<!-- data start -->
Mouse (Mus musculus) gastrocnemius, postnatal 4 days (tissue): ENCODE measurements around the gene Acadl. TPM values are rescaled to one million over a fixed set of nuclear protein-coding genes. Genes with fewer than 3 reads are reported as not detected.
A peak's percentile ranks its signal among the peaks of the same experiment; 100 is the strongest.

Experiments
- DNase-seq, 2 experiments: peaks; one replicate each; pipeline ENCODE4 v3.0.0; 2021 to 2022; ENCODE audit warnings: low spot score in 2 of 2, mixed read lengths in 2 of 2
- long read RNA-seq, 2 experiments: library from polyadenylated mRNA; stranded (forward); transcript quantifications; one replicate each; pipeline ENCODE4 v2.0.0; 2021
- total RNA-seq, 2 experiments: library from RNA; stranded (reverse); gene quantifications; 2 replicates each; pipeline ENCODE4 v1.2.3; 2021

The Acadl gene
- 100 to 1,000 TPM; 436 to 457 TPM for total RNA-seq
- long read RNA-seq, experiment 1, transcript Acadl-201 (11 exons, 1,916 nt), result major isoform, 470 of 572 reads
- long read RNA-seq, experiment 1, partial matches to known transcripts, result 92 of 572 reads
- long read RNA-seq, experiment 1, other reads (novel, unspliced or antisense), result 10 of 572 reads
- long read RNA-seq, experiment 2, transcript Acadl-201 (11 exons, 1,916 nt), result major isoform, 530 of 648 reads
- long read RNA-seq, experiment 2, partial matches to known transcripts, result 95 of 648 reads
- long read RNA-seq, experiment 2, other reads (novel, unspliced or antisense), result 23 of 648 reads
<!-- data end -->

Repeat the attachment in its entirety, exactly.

Mouse (Mus musculus) gastrocnemius, postnatal 4 days (tissue): ENCODE measurements around the gene Acadl. TPM values are rescaled to one million over a fixed set of nuclear protein-coding genes. Genes with fewer than 3 reads are reported as not detected.
A peak's percentile ranks its signal among the peaks of the same experiment; 100 is the strongest.

Experiments
- DNase-seq, 2 experiments: peaks; one replicate each; pipeline ENCODE4 v3.0.0; 2021 to 2022; ENCODE audit warnings: low spot score in 2 of 2, mixed read lengths in 2 of 2
- long read RNA-seq, 2 experiments: library from polyadenylated mRNA; stranded (forward); transcript quantifications; one replicate each; pipeline ENCODE4 v2.0.0; 2021
- total RNA-seq, 2 experiments: library from RNA; stranded (reverse); gene quantifications; 2 replicates each; pipeline ENCODE4 v1.2.3; 2021

The Acadl gene
- 100 to 1,000 TPM; 436 to 457 TPM for total RNA-seq
- long read RNA-seq, experiment 1, transcript Acadl-201 (11 exons, 1,916 nt), result major isoform, 470 of 572 reads
- long read RNA-seq, experiment 1, partial matches to known transcripts, result 92 of 572 reads
- long read RNA-seq, experiment 1, other reads (novel, unspliced or antisense), result 10 of 572 reads
- long read RNA-seq, experiment 2, transcript Acadl-201 (11 exons, 1,916 nt), result major isoform, 530 of 648 reads
- long read RNA-seq, experiment 2, partial matches to known transcripts, result 95 of 648 reads
- long read RNA-seq, experiment 2, other reads (novel, unspliced or antisense), result 23 of 648 reads